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Calgary’s shrinking gay-club scene

‘We feel it more because we have so few places to go,’ says party organizer

Blake Spence, from Hot Mess, has seen a number of gay venues close in Calgary in the last decade. “Ten years ago there was a lot going on,” he says. “People are looking for something, another place to meet.” Credit: Douglas Boyce

Over the past decade, more than half of Calgary’s gay bars have closed, leaving the city with only Backlot, Texas Lounge and Twisted Element. 

With a population exceeding one million people, Calgary is Alberta’s largest city. It’s home to Canada’s oil and gas industry, the Calgary Stampede, Prime Minister Stephen Harper and the country’s first Olympic Winter Games. Calgarians recently reelected the first Muslim mayor of a major North American city, Naheed Nenshi.

Calgary also boasts the world’s largest gay rodeo association (Alberta Rockies Gay Rodeo Association), North America’s longest-running annual gay multisport event (Western Cup), and the largest gay nightclub west of Montreal (Twisted Element).

So why did three more of the city’s gay bars — Club Sapien, FAB and the Calgary Eagle — close in 2012?

Club Sapien’s Mike Gray blames the numbers (which could include attendance, revenue and costs), while the Calgary Eagle lost its lease when the Calgary Municipal Land Corporation bought the building in which it was located.

Calgary has been losing gay venues for years. Prior to 2012, Metro Boyztown and Rek Room closed, along with Detour/Arena/Loading Dock/Victoria’s; Indulge; Rooks; and The Verge Restaurant and Bar. 

Calgary is not alone in this trend. Gay bars are closing from Victoria (The Ledge in September) to Saint John, New Brunswick (Pump Nightclub closed in March 2012). Even New York City’s famed megaclub Splash closed in August 2012.

Twisted Element owner RJ Fafard laments the loss of gay spaces but thinks “it is part of a larger issue not limited to gay locations. Even straight bars are closing. It’s everywhere.”

Fafard mentions the challenges a business faces operating in an expensive city like Calgary. “There is no rent control, [and we pay both] a city and business tax,” he says. “I know my clientele have packed up and left.”

“It would be nice if Calgary would be like Montreal,” he says, referring to that city’s thriving gay neighbourhood.

“Gay districts have a lot to do with the city,” he says. He thinks cities should acknowledge their gay neighbourhoods with banners to be more recognizable.

“Being the only [gay] nightclub in town has its perks,” he admits, but “it has its detriments. A lot of people resent Twisted because it’s the only bar in town. A lot blame Twisted for the other bars closing.” 

“We were the first gay nightclub to open on a major street,” he says. “Calgary was lacking a modern facility to bring the gay scene into the 21st century. We were lined up around the block on opening night.”

During that initial success, he remembers seeing “cops in here. I heard the words ‘not normal.’ The perception is they are being a little [homophobic]. One could be afraid of that. We live in the Bible Belt.” 

“I’ve never been threatened,” says Blake Spence, 30, creator of Hot Mess, a monthly queer dance party. “But [I’ve] been in places where I didn’t feel welcome. You have to work really hard as a LGBT person to find a safe space [in Calgary].”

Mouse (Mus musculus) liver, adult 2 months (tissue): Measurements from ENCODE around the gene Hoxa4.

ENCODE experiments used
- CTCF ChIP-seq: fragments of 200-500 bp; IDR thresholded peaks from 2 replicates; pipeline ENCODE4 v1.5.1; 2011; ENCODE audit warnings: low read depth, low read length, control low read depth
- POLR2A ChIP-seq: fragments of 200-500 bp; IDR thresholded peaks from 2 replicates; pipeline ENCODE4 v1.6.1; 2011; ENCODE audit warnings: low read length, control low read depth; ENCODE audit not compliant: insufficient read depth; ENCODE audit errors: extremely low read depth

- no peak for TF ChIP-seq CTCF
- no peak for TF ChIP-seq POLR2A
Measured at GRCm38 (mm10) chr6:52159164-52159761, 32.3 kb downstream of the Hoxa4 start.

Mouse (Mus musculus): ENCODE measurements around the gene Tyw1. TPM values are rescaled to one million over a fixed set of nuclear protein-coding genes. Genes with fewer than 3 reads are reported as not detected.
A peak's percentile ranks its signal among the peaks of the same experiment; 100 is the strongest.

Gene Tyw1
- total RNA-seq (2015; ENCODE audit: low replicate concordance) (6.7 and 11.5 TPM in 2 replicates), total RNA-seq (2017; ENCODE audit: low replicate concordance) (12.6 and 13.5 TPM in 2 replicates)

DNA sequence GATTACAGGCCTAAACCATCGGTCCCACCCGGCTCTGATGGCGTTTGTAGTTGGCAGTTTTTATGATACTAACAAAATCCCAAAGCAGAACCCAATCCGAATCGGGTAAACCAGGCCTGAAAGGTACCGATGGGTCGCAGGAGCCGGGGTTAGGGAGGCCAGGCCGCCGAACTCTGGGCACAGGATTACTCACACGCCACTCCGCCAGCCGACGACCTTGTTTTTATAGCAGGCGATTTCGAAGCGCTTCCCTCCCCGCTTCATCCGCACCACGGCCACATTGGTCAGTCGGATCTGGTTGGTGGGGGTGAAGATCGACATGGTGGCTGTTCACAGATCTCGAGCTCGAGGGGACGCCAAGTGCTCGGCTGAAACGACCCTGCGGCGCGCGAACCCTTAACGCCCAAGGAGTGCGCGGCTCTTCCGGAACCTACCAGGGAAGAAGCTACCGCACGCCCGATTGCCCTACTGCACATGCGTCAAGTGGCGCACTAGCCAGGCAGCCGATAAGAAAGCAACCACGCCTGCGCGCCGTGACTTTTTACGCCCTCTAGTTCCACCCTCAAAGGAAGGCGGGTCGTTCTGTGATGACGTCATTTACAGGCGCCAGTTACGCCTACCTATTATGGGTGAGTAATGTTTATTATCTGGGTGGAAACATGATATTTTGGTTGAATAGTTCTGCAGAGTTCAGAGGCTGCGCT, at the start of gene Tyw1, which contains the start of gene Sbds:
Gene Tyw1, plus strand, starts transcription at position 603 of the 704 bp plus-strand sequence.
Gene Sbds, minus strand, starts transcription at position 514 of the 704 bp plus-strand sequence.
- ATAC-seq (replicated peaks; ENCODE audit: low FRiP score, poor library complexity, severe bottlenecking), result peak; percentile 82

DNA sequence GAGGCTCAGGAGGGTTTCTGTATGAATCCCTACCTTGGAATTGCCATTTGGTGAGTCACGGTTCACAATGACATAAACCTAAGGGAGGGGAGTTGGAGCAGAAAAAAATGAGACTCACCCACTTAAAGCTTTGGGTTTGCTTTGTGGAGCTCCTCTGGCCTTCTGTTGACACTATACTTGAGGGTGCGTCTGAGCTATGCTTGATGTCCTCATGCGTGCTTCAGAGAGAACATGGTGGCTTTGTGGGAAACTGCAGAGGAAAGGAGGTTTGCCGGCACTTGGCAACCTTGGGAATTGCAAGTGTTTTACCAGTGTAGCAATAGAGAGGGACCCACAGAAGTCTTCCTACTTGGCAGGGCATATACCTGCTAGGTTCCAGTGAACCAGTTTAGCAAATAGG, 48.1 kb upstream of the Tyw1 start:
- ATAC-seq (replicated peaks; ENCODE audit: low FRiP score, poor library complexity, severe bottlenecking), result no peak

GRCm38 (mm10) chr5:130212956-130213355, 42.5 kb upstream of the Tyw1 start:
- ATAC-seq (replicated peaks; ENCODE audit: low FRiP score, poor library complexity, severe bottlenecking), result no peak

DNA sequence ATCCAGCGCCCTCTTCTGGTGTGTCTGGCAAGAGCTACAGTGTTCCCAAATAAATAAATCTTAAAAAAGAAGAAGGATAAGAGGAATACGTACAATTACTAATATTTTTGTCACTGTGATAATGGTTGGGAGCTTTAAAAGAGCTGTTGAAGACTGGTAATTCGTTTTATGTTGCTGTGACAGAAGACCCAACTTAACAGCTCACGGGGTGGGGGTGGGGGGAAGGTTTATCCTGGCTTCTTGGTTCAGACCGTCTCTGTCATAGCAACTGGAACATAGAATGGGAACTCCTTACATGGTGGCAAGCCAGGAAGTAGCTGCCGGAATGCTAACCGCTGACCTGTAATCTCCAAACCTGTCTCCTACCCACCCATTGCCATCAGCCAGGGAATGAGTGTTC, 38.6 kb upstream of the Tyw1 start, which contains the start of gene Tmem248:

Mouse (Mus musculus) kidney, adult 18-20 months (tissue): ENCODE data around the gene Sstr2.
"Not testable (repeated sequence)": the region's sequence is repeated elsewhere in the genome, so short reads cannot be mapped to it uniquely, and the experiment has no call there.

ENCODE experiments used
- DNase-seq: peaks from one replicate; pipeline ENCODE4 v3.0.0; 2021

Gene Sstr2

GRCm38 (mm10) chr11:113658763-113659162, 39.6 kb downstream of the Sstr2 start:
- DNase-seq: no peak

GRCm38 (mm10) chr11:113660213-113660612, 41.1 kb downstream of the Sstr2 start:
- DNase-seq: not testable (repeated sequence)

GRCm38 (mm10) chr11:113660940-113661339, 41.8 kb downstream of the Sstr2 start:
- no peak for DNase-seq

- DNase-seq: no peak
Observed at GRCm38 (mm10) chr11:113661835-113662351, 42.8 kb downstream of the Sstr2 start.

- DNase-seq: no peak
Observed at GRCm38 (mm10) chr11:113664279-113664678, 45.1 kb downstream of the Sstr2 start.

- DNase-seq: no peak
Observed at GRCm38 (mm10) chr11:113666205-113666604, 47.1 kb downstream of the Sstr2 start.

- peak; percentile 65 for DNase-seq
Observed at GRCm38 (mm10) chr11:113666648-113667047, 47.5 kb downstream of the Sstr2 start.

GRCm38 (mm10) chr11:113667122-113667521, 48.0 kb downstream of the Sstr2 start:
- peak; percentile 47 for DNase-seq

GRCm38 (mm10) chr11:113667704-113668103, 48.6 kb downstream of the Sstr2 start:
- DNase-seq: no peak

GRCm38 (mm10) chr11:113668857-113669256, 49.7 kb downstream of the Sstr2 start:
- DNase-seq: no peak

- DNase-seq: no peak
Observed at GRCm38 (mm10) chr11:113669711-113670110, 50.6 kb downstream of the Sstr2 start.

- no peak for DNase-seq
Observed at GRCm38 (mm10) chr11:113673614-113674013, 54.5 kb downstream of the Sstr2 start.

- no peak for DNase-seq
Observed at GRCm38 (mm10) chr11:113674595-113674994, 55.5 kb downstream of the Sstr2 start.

“People are looking for something, another place to meet,” he suggests. “We’re providing an alternative. People come to our events that don’t come to gay clubs. The music’s great; the crowd’s great.”  

Spence, who used to host Hot Mess at the Calgary Eagle, says that bar’s closure “was too bad for the whole community.” He says he struggled to find another suitable location.

“It took us a while,” he says. “We found a straight bar, Local 522, and it works really well. I’m definitely going to keep doing what we’re doing.”

He too thinks the city’s gay spaces are “on the decline. I’ve seen a number of gay establishments close. Ten years ago there was a lot going on. What’s happening is not just in Calgary; it’s happening in many places. We feel it more because we have so few places to go.”

“Spaces closing [leave] the community spread out and [give] Calgary the reputation as lacking in LGBTQ culture,” Spence says. “Many people [who] grow up here leave for greener pastures in Vancouver, Toronto and Montreal, [which have] a thriving community with many outlets to explore one’s orientation and meet new people.”

Calgary “is certainly not a gay Mecca,” says Bill Taylor, 69, president of Gay Friends in Calgary. He points to the increasing cost of living downtown and the desire to own a home rather than a condo as reasons some people have left the Beltline, where Calgary’s gay community used to be concentrated.

Still, he believes gay people in Calgary are better off today. It’s “a healthier environment than it was,” he says, adding that young people feel more comfortable going into straight bars.

Katie LeBlanc, 21 and Leah Schmidt, 20, who run the University of Calgary’s Q Centre for Sexual and Gender Diversity, also see the local queer scene dwindling. 

"We're losing integral social gathering and networking [spaces], as well as a social scene in which we can be out and accepted," Schmidt says. "We're also losing valuable areas where the performance of queer art, as well as community outreach, could be accomplished."

Schmidt and LeBlanc attribute the changes largely to growing social acceptance and the increasing ability to be “open and queer in regular society.”

However, they both say they're less open about their sexuality when they're in straight spaces. “It’s Calgary,” LeBlanc explains.

“It’s growing stronger as being queer is more acceptable. There is a decent network of community groups on most post-secondary campuses,” she says. “Outside, there is stuff, [but] you certainly have to look.”